Project Documentation Interiors on Display
The project documentation for this eleventh edition of DASH shows 15 style rooms that cover a time span of more than 100 years. These home interiors, which were never inhabited, were explicitly designed to illustrate a contemporary or futuristic form of dwelling at exhibitions and fairs. This distinguishes them from the traditional style rooms or period rooms in museums that depict a historic domestic style. The interiors shown here demonstrate how certain themes from the past 100 years continue to play a role in the debate on architecture, design and dwelling.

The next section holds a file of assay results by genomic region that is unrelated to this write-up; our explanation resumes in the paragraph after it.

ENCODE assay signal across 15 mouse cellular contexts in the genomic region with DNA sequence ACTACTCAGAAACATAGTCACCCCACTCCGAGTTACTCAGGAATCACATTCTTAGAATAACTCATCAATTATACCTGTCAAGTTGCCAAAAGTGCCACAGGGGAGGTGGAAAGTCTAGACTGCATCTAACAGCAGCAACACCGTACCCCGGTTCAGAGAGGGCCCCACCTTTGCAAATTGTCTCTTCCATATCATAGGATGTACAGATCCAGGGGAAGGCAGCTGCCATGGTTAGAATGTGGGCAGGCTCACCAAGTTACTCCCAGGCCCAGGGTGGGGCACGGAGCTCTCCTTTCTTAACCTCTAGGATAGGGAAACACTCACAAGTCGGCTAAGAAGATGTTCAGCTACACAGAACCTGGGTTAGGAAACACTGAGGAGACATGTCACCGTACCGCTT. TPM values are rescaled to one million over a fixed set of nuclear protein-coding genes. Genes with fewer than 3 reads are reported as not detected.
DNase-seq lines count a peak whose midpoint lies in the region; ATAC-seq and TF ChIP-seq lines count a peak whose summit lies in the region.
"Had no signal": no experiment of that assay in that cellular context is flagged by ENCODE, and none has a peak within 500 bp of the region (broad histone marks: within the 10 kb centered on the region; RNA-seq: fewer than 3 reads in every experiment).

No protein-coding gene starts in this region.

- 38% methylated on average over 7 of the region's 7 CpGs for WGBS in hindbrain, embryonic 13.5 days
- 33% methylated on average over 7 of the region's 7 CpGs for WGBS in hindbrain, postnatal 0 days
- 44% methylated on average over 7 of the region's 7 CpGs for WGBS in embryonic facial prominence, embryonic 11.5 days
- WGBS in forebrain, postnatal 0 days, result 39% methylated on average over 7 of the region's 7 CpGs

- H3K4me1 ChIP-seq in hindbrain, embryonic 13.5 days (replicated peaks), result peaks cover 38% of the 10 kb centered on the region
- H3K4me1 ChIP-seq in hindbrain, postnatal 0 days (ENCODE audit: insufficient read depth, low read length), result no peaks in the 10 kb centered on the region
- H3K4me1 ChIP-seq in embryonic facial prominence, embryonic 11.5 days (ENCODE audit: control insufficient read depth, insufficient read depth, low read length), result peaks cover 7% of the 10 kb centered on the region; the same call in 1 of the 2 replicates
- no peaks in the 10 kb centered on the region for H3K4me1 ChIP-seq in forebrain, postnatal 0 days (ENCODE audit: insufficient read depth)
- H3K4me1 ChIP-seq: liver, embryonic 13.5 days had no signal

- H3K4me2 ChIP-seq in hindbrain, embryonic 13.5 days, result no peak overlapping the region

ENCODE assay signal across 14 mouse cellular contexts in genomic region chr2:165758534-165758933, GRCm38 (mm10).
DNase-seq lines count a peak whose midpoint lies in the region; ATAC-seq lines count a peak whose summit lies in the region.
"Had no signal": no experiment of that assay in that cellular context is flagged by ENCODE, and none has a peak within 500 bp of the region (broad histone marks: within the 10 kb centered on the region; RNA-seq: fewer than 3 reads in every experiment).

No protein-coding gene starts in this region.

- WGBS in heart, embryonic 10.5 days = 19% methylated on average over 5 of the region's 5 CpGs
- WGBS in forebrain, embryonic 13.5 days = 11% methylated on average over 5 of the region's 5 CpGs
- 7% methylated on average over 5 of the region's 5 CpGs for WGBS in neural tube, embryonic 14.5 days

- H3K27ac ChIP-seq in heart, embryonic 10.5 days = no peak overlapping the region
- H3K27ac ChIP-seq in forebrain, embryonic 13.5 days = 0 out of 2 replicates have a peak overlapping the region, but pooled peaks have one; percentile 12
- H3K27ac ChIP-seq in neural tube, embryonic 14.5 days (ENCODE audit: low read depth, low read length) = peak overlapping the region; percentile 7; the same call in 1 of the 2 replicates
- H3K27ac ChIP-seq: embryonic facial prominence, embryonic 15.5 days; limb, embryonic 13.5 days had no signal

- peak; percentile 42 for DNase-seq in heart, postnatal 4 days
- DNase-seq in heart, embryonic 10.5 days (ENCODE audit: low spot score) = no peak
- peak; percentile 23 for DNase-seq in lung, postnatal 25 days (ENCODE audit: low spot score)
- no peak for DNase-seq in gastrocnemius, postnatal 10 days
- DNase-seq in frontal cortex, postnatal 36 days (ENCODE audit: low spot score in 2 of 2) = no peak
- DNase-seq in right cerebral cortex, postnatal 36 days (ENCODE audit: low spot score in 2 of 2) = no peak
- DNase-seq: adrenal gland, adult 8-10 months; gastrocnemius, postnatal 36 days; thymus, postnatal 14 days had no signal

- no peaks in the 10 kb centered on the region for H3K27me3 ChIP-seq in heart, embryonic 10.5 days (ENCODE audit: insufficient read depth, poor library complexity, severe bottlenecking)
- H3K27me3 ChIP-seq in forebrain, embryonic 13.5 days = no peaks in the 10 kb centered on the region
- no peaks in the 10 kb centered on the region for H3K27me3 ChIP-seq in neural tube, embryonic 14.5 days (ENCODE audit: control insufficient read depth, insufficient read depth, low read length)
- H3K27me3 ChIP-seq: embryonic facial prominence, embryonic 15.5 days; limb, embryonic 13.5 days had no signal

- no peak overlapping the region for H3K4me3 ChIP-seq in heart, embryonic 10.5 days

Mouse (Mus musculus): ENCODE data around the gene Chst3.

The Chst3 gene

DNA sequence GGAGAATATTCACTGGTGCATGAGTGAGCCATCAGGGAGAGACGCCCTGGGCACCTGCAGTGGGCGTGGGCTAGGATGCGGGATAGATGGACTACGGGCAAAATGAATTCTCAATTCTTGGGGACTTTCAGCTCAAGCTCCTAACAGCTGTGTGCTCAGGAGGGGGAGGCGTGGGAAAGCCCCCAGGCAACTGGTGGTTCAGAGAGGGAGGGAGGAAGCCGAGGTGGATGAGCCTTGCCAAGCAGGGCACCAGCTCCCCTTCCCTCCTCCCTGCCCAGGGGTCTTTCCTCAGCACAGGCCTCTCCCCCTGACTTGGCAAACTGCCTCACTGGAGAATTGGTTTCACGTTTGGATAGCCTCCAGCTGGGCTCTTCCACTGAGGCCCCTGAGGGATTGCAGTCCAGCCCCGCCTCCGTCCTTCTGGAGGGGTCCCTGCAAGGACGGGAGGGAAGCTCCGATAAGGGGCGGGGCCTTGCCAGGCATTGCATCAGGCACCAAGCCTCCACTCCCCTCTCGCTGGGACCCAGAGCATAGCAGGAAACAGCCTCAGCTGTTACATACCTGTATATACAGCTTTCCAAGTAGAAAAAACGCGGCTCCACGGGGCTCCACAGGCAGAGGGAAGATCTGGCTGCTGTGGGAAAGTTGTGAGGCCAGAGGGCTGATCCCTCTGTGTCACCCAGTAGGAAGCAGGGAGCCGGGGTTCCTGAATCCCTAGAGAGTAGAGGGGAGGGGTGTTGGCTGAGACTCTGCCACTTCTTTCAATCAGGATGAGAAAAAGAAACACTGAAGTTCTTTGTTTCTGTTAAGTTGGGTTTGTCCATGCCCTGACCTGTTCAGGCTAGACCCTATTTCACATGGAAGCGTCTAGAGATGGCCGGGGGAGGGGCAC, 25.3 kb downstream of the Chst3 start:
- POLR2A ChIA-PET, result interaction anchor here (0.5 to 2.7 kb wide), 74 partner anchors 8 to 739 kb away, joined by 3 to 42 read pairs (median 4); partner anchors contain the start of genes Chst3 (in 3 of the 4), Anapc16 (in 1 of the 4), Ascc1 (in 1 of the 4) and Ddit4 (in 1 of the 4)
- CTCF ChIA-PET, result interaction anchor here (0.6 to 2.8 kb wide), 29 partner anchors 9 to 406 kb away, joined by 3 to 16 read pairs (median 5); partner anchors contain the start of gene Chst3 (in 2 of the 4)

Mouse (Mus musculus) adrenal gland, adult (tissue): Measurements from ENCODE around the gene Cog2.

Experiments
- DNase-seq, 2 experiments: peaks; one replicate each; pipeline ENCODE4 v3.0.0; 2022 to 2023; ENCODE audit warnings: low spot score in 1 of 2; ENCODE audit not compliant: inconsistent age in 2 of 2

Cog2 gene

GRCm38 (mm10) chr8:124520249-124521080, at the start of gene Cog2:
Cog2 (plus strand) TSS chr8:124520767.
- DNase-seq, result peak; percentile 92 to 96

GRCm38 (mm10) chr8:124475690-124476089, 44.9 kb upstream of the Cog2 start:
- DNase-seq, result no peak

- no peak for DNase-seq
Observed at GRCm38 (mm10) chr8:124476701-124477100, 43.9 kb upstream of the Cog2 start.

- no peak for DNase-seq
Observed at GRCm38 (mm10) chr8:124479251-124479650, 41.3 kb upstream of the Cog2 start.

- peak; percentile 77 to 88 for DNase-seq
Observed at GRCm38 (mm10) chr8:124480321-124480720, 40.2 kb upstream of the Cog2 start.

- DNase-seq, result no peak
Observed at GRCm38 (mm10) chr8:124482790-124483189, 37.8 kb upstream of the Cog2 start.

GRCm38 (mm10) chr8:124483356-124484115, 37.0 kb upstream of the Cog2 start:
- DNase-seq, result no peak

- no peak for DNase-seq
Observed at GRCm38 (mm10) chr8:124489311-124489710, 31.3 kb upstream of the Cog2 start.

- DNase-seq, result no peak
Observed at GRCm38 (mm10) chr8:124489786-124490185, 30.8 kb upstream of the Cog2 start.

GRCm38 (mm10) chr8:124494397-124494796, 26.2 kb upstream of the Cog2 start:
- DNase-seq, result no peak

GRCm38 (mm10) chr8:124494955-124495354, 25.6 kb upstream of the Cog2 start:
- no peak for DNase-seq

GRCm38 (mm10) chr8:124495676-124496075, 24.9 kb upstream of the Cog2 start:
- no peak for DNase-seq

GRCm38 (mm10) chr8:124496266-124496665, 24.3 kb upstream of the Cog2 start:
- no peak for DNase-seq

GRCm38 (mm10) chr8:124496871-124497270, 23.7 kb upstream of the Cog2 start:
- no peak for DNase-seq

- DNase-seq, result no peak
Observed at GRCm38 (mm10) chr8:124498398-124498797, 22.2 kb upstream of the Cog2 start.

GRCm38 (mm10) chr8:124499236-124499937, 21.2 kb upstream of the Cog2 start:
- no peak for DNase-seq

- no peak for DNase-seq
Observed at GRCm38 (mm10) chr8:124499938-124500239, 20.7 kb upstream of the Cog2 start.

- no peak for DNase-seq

In selecting the style rooms, an attempt was made to find a certain variation in design philosophies, without striving for completeness. The rooms from the first decade of the twentieth century made by Peter Behrens and Hendrik Petrus Berlage for Wertheim, the department store in Berlin, show two different approaches: the Gesamtkunstwerk and the composed interior. The home furnishing of Behrens became well known and was reconstructed in Darmstadt, whereas Berlage’s room has been forgotten. The three exhibited interiors from the 1920s illustrate the great importance that architects from this period gave to the phenomenon of ‘dwelling’, as well as the important position that housing exhibitions (and the interiors they featured) played in a debate about space, materials, standardization and domestic culture. Noteworthy of the two interiors documented here by the great Modern masters Ludwig Mies van der Rohe and Le Corbusier is the essential role of two women, respectively Lilly Reich and Charlotte Perriand, whose names have remained somewhat in the shadows until recently. In comparison to these two installations, the furniture arrangement of Heinrich Tessenow shows a completely different approach: here, a link was sought to the conventions of a natural domestic culture. In their 1930 installation for the Triennale di Milano, Luigi Figini and Gino Pollini took an intermediary position between Mies and Tessenow: in a spatial arrangement that was clearly indebted to Mies, they placed furniture as ready-mades, referring to traditions from the Italian countryside. From the same period, we also included a furniture arrangement by Josef Frank for Svenskt Tenn, which was exhibited with great commercial success at the World’s Fair in New York: the home interior had become a global market.